Biography of Anthony Kerns Douglas

One of the pioneer farmers of Rogers county is Anthony Kerns Douglas, who was born Caldwell county, Missouri, on the 29th of August, 1858, a son of Arnett Patrick and Emily (McGee) Douglas, and of Scotch-Irish decent. Mr. Douglas was named in honor of the family physician in Missouri. His father was born in Ohio and went to Missouri with his parents, when eight years of age. They located in Caldwell county and A. P. Douglas engaged in farming there until his demise about ten years ago. He achieved gratifying success in that connection and was one of the representative and public-spirited citizens of the county. Mrs. Douglas, who was a native of Missouri, is also deceased.

Anthony Kerns Douglas located in Indian Territory in 1886, near his present home, eight miles northwest of Bushyhead in Rogers county. This country was all wild and unbroken prairie land when he came here and the railroad to Chelsea had just been completed. Mr. Douglas never had any trouble with the Indians, but was their friend. He acquired land and labored long and earnestly until he had brought it to a highly cultivated state. He owns two hundred and forty acres of fine land, two hundred acres of which are under cultivation, and he has eighteen oil wells on the place, from the operation of which he receives substantial royalties. Mr. Douglas has been a dominant factor in the development and improvement of the county and is affectionately called “Andy” by his many friends here. A large man, he stands six feet in height and weighs nearly two hundred pounds, but is not stout.

In 1887 occurred the marriage of Mr. Douglas to Miss Nancy Robins, a daughter of Levi Robins. She was born in the southern part of Indian Territory, where she was educated and reared to young womanhood. To the union of Mr. and Mrs. Douglas five children have been born: Ella, who is the wife of Jim McMahan, a successful farmer living north of Mr. Douglas. They are the parents of one son, Walter; Walter C., who is deceased, as is also his wife. They left two children, who are being reared by their grandmother, Victoria Pierce, at Collinsville, Oklahoma; John A., who married Bertha Ketchum of Delaware extraction, a daughter of one of the oldest families in this section of the state. They are the parents of three children, Netta, Ida, and John; Ida, who married Bob House and they are parents of one child, Clifford; and Mollie, who married Levi Lovell.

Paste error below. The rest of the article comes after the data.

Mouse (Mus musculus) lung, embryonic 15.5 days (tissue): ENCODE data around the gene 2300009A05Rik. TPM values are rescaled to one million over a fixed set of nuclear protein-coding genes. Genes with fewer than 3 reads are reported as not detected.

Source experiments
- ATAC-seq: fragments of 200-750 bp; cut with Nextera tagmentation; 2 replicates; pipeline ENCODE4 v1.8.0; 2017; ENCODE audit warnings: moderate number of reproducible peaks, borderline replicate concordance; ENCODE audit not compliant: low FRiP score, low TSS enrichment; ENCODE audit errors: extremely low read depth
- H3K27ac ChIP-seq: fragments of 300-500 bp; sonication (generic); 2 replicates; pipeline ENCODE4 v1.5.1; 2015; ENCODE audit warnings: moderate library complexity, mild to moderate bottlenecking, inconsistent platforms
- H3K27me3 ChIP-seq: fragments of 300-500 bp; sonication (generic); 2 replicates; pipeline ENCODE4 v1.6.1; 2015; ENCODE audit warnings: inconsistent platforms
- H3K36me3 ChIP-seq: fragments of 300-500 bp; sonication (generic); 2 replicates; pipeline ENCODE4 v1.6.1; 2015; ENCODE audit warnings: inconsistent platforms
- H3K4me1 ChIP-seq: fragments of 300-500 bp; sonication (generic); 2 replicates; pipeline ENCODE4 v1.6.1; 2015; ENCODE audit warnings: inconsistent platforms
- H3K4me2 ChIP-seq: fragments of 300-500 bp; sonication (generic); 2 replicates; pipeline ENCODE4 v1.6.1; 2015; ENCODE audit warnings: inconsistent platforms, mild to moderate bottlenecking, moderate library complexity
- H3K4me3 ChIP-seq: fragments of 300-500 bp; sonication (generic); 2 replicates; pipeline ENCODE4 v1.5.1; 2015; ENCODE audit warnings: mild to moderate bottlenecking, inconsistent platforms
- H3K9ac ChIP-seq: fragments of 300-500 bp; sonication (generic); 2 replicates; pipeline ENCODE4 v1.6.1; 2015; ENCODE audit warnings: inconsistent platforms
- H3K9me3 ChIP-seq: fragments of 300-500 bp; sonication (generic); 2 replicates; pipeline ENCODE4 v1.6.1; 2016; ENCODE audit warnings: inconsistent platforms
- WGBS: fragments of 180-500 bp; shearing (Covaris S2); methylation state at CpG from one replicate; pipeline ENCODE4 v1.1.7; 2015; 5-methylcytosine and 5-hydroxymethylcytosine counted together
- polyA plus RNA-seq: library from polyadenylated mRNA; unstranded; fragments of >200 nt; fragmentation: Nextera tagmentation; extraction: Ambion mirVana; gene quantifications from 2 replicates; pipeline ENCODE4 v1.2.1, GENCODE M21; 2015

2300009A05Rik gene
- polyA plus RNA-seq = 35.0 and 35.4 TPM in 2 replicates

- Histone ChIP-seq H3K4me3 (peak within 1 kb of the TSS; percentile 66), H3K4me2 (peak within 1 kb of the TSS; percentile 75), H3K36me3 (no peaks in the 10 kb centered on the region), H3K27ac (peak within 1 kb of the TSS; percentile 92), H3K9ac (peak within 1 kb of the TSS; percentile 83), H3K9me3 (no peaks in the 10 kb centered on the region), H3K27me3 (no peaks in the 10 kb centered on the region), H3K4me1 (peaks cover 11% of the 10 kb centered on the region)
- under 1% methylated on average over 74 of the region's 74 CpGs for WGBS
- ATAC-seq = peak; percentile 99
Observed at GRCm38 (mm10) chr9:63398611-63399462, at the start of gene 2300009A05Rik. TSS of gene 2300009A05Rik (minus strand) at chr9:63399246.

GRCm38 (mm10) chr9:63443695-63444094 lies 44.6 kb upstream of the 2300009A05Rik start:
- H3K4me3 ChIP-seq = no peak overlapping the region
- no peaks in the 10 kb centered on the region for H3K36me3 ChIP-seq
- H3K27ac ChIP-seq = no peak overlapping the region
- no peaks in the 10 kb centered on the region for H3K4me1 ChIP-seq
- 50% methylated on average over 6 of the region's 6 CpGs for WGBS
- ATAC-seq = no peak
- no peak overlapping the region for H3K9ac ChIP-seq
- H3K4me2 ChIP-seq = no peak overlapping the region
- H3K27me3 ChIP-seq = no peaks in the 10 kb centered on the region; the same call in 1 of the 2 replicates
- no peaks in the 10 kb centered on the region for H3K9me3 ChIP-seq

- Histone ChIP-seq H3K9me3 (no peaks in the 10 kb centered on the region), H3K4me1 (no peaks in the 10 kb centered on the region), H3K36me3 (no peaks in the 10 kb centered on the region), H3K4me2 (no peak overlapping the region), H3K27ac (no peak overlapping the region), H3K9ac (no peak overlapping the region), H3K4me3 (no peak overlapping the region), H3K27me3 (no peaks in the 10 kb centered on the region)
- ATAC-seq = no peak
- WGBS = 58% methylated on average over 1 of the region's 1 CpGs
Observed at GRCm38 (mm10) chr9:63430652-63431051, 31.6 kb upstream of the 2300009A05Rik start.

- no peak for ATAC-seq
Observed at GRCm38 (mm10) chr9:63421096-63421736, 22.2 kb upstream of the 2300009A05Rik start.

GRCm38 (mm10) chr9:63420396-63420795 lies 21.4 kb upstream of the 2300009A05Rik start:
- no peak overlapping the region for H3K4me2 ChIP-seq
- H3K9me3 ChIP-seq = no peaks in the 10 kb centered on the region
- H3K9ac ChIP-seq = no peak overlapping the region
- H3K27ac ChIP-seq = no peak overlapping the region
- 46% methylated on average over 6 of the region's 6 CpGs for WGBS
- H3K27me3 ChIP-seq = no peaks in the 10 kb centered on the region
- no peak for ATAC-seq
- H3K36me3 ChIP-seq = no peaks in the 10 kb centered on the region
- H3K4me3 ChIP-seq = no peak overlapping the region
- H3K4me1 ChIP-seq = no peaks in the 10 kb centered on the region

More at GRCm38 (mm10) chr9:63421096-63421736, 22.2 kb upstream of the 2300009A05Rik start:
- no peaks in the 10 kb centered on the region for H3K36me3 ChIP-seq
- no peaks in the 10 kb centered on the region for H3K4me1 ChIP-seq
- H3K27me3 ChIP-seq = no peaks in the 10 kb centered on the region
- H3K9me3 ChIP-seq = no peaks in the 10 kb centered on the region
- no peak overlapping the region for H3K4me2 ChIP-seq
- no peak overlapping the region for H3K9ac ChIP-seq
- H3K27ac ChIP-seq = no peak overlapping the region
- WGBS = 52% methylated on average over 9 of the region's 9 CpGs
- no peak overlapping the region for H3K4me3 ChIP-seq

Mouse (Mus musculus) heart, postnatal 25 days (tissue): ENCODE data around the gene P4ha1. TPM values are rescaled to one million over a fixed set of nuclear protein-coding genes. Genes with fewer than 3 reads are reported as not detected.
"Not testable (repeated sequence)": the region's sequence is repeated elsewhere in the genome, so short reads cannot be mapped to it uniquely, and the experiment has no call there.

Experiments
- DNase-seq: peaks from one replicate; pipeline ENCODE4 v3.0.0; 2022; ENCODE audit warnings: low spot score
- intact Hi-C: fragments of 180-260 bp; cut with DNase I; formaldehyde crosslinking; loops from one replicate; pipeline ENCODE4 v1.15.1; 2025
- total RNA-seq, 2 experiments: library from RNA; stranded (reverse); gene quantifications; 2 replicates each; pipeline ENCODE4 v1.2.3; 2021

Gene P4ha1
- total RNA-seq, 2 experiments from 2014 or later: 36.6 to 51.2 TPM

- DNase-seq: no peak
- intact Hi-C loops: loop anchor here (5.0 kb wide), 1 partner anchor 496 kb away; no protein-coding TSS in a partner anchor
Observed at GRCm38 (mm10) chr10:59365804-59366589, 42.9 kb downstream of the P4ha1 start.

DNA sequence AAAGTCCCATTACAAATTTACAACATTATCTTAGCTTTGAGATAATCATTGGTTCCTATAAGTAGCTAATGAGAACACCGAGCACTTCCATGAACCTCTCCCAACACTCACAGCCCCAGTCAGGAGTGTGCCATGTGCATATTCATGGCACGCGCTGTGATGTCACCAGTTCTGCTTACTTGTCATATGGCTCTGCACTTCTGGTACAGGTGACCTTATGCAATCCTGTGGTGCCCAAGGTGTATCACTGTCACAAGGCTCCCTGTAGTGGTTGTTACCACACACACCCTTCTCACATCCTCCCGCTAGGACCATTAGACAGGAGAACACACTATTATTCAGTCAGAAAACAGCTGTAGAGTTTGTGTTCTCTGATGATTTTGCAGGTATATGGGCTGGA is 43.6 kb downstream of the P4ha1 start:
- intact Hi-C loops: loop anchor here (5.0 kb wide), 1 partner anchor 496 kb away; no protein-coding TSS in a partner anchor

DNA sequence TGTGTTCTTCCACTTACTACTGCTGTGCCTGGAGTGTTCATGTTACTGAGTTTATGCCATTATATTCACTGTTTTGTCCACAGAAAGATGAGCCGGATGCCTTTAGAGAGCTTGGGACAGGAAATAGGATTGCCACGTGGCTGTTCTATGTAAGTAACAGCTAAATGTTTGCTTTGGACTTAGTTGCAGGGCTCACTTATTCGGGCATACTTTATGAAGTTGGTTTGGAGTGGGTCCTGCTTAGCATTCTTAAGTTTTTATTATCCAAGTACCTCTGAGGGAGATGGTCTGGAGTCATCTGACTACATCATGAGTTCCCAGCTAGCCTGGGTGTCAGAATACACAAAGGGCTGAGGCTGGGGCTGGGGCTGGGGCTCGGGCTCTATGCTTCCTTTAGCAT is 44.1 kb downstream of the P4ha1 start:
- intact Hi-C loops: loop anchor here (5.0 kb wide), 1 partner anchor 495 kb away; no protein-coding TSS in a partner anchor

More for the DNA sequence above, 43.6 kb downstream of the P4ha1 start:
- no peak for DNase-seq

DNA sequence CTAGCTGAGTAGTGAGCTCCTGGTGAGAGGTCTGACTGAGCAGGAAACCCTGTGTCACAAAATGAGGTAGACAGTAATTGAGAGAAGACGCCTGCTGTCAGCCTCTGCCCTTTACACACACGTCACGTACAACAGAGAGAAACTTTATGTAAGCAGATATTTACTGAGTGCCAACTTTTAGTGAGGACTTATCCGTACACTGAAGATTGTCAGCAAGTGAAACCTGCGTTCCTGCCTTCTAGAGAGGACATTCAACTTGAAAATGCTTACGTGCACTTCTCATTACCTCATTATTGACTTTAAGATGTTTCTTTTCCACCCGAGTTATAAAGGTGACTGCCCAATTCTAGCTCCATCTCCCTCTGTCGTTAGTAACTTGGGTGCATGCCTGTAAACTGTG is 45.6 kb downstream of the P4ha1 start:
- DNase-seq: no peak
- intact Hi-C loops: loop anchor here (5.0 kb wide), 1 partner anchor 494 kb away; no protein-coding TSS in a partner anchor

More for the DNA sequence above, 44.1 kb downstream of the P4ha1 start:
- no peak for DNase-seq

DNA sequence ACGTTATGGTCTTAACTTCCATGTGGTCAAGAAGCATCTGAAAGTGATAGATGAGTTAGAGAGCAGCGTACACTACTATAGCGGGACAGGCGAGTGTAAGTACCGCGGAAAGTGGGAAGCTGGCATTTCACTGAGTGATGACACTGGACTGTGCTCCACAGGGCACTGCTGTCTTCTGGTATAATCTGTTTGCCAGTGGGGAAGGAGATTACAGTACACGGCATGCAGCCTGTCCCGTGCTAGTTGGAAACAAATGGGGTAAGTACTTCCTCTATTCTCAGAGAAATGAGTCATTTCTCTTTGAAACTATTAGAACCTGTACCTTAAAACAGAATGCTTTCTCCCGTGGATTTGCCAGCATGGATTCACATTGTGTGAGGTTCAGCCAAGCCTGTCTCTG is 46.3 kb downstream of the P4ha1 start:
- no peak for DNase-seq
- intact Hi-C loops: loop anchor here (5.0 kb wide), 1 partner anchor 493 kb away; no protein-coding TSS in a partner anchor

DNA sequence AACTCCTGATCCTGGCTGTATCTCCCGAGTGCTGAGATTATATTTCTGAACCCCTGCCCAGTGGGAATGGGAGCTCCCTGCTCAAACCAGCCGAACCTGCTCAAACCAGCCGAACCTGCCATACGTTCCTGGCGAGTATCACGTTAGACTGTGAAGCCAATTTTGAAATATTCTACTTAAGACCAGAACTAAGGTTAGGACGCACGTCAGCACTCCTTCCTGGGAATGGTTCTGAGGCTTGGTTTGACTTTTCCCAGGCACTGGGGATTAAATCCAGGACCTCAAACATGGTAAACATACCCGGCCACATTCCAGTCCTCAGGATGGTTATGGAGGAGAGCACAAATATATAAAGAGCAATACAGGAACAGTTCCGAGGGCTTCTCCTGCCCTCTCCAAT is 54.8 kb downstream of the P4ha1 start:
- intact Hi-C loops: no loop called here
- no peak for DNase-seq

Since age conferred upon Mr. Douglas the right of franchise he has given his stanch support to the Democratic Party and the principles for which it stands. Although he has never been very active in political affairs, he is ever cognizant of the duties and responsibilities as well as the privileges of citizenship, and his aid can always be counted upon in the furtherance of any movement he deems essential to the development and improvement of the general welfare. Fraternally he is identified with the Masons, belonging to Chelsea Lodge, No. 72, and he is considered an exemplary member of the craft.



Benedict, John Downing. Muskogee and Northeastern Oklahoma: including the counties of Muskogee, McIntosh, Wagoner, Cherokee, Sequoyah, Adair, Delaware, Mayes, Rogers, Washington, Nowata, Craig, and Ottawa. Chicago: S.J. Clarke Pub. Co., 1922.

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